It is not always readily apparent when an enterprise is operating unlicensed software as part of their IT asset stable. In a fast-growing business, the record-keeping often does not keep up with the pace of growth as decisions are made quickly to ramp up and fill demand. IT acquisitions increase at a record pace, and the usual details get left behind in the flurry. Now, when it comes time to gathering up the pieces, reestablish order, and confirm compliance, the particulars are often hard to find.
When it comes to Software Asset Management, the territory is wide and varied and is constantly expanding as new technology evolves. The enforcers of Software License Compliance are the creators of these software solutions and the trade organizations that represent them. Their vision of securing their intellectual property is broad and encompassing and examines all the nooks and crannies when searching for theft.
By far the largest area of software piracy is simply over-installation. Licensed software is downloaded on to more computers than have been authorized under licensing agreements. Disks copied for ease of installation and distribution then find their way beyond industry compliance and without the oversight of a centralized IT Software Asset Management data base.
The Business Software Alliance (BSA) defines Software Piracy as follows:
End-user piracy occurs when an employee reproduces copies of software without authorization. End-user piracy can take the following forms:
• Copying disks for installation and distribution.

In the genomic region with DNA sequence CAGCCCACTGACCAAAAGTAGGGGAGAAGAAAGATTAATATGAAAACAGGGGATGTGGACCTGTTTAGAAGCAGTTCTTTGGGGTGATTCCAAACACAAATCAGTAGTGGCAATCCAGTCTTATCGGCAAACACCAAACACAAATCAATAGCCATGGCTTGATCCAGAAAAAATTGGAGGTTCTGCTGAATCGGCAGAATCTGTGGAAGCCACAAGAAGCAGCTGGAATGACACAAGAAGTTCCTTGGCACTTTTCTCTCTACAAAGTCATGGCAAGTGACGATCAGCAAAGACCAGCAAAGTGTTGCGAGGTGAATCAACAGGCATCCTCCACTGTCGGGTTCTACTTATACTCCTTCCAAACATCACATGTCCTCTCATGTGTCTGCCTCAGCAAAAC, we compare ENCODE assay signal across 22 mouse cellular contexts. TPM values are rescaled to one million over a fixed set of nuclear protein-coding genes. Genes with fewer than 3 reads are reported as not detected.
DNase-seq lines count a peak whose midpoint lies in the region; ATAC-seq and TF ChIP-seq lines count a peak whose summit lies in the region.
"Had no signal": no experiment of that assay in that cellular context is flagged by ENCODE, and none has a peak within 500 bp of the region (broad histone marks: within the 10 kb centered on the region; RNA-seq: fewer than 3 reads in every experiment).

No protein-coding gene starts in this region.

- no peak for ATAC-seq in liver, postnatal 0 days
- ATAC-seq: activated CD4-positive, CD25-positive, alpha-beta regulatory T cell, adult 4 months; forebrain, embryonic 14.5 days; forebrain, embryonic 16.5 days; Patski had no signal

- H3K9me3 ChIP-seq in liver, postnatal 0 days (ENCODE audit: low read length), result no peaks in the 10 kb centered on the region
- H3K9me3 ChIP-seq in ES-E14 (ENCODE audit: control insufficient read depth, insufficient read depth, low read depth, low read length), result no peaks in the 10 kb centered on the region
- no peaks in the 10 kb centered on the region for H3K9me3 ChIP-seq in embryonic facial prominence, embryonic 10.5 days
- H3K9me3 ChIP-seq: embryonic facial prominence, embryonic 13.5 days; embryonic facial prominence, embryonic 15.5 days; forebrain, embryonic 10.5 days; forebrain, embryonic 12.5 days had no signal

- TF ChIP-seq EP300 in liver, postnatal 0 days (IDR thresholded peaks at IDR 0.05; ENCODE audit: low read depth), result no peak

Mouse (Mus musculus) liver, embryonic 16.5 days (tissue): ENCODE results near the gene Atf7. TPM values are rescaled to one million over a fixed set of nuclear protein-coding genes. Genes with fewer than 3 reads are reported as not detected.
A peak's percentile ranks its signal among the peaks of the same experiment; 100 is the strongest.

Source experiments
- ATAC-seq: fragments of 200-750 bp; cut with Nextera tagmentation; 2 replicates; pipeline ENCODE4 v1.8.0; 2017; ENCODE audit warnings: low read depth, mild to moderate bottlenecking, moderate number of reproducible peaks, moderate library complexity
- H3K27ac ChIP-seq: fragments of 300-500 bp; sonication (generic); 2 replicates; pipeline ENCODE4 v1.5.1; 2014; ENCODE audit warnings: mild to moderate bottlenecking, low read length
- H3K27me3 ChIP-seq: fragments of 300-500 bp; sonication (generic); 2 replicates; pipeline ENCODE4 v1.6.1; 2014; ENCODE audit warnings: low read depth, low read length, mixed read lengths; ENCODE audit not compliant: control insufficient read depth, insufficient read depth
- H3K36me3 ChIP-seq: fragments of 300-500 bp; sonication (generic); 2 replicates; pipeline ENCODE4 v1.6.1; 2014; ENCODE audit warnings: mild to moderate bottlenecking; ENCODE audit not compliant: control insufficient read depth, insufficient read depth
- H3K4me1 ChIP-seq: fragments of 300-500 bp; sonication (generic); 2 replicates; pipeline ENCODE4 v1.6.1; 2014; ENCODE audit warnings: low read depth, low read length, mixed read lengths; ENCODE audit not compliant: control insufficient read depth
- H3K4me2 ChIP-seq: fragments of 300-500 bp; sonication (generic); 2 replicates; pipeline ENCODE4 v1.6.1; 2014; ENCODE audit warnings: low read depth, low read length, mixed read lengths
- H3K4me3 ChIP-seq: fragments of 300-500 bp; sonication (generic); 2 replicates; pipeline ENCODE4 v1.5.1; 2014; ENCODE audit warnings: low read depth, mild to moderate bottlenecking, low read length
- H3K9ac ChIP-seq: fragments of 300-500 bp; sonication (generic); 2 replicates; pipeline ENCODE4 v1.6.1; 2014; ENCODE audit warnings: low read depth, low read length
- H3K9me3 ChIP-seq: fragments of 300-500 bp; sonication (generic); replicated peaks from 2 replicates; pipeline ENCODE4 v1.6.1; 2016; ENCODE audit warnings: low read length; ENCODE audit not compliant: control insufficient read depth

• Using one licensed copy to install a program on multiple computers.
• Taking advantage of upgrade offers without having a legal copy of the version to be upgraded.
• Acquiring academic or other restricted or non-retail software without a license for commercial use.
• Sharing account or service access information.
Let us also clarify that the same license agreements that apply to software distributed in physical channels are also law in internet and cyberspace transactions and the U.S. Copyright Act does not differentiate. As well, licensing isn’t the only way software is protected; copyright and patent law also protects software from unauthorized copying, distribution, and sale.
Cloud Piracy, according to the BSA, includes web-based distribution of pirated software and under-licensing in a private cloud model, and public cloud distribution of software without a license to redistribute. Their seminal 2014 “The Compliance Gap BSA GLOBAL SOFTWARE SURVEY” notes that compliance models and subscription abuse include the specific cloud computing services such as software-as-a-service (SaaS) and platform-as-a-service (PaaS). No stone is left unturned … all infringement is prohibited and subject to criminal prosecution as well as deep civil penalties and fines.
Do you know where your software is? Including Software Management in your IT Asset Management System is vital in exposing unknown software compliance liabilities and hidden software theft.
Next Blog in the SAM Series talks about the potential costs of a software audit including: Time, Energy and Fines.
Scott Restivo has worked in the IT industry for over 20 years. A certified systems engineer, with CNE, MCSE, and CCNA designations, he consulted to major corporations and the military …read more
Creative Commons Attribution: Permission is granted to repost this article in its entirety with credit to Crow Canyon Systems and a clickable link back to this page.